(director/writer: Dave Franco; screenwriter: Joe Swanburg; cinematographer: Christian Sprenger; editor: Kyle Reiter; music: Danny Bensi, Saunder Jurriaans; cast: Alison Brie (Michelle), Dan Stevens (Charlie),  Jeremy Allen White (Josh), Sheila Vand (Mina), Toby Huss (Taylor), Anthony Molinari (Old Charlie); Runtime: 89; MPAA Rating: R; producers: Dave Franco, Elizabeth Haggard, Teddy Schwarzman, Ben Stillman, Joe Swanberg, Christopher Storer; IFC Films; 2020)

It offers nothing new as far as thrillers, but it offers some well-earned chills.

Reviewed by Dennis Schwartz

Dave Franco’s directorial debut is one with a tense atmosphere, featuring a stalker slasher and other familiar genre scares. It blends together an unnerving mix of horror and dramedy, that’s set on the seacoast of Oregon, overlooked by a gorgeous cliffside. It involves two couples going on a holiday for the week-end, whose trip takes a wrong turn when it morphs into a suspenseful drama of adultery, lies, a missing pet bulldog (taken along to the rental despite a policy  of “No pets allowed”), murder and a secret videotape. It features a solid script by indie “mumblecore” filmmaker Joe Swanburg and a good cast. It offers nothing new as far as thrillers, but it offers some well-earned chills.

The insufferable Charlie (Dan Stevens), a selfish charmer, is doing well as a partner in a start-up business as a techie. He’s married to the bright, attractive, adoring and conventional Michelle (Alison Brie). Charlie’s ex-con but sweet-heart of a brother is Josh (Jeremy Allen White). He’s also a hot-tempered loser, driving a Lyft, who’s dating Charlie’s terrific Iranian-American business partner, Mina (Sheila Vand). Charlie and Mina have a close working relationship, that includes a secret romance.

When renting the beautiful cabin to celebrate their sudden business success, the creepy vacation house manager, Taylor (Toby Huss), the brother of the property’s owner, rents to the white guy Charlie just after refusing to rent to Mina, probably, because of her Middle Eastern surname. For the rest of her stay there, Mina is uncomfortable living in the house of a bigot while the white folks pay no notice to her unease.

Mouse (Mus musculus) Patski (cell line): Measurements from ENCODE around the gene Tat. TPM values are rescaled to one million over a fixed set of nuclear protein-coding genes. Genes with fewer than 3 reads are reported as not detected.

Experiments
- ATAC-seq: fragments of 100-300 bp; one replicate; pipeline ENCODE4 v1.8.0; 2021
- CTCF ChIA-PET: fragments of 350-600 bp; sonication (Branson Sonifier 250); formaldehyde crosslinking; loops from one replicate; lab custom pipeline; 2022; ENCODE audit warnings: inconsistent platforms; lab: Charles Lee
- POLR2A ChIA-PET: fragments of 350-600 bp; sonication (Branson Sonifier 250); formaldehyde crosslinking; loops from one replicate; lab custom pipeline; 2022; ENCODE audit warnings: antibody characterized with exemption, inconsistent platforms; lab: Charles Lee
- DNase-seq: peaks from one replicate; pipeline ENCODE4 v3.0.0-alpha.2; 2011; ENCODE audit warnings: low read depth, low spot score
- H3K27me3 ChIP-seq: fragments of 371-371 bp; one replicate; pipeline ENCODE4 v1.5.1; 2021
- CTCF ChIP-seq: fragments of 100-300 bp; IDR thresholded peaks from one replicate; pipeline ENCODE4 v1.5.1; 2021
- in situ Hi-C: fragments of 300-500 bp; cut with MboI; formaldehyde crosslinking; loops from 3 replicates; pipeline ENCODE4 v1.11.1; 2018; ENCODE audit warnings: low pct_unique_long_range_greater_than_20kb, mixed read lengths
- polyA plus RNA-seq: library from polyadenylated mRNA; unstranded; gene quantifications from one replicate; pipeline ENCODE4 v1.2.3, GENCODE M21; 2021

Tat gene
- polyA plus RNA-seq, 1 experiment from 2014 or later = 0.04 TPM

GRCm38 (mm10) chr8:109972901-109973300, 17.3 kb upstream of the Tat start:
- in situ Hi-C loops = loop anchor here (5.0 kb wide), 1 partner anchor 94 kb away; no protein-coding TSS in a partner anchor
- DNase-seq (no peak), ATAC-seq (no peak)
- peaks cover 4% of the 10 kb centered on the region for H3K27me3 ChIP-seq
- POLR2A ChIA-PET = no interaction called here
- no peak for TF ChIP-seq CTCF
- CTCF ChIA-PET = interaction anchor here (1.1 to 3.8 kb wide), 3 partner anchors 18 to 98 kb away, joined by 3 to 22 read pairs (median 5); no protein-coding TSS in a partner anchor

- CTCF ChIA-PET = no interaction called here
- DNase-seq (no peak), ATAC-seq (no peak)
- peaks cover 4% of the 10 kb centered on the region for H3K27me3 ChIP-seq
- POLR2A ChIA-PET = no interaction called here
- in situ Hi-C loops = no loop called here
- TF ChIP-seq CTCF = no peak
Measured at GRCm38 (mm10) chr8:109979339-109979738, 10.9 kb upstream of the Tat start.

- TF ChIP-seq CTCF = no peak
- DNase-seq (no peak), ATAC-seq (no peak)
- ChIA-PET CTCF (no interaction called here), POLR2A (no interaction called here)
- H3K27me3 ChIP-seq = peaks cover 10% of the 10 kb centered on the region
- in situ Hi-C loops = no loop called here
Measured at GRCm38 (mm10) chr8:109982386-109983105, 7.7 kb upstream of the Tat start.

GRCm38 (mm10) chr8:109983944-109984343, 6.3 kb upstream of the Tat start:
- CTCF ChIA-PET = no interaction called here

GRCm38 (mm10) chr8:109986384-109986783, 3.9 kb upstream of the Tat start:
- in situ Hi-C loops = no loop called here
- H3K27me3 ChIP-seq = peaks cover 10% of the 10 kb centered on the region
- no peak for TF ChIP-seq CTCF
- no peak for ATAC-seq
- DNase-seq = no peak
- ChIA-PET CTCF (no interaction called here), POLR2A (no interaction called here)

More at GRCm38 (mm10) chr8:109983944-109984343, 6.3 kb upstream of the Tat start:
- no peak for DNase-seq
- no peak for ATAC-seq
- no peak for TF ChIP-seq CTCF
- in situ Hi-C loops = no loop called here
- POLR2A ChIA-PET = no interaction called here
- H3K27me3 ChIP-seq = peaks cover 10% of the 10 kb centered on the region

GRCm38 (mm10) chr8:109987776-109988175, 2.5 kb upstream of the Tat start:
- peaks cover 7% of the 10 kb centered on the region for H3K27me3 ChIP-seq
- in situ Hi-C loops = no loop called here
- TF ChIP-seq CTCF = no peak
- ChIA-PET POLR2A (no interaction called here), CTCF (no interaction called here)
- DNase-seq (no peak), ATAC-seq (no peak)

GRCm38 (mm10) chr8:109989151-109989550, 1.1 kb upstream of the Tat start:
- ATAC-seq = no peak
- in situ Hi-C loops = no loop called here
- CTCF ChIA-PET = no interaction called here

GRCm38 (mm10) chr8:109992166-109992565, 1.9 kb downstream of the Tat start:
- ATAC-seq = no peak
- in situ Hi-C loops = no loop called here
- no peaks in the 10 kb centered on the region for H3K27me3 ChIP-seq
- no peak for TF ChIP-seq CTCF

When Charlie and Mina do their thing in the shower after the others go to bed, they find a tiny camera embedded in a shower head and realize the house has many hidden cameras.

 On their first night Michell refrains from getting high on drugs (she wants to go hiking in the morning), but on the second night they all imbibe.

The film builds its backstory with lots of talk before getting down to the gruesome things facing the deceitful vacationers, who when odd things occur try to determine whether the house is haunted or if the manager is a psychopath. As the story discards the relationship tale (its better half) and goes fully into its horror story, things become less appealing. It reaches a conclusion that’s not particularly thrilling and might not satisfy the hardcore horror crowd wanting more of a shocker, but is well-crafted even if its horror story is too familiar to make much of an impact. In any case, it shows that Franco is a promising filmmaker.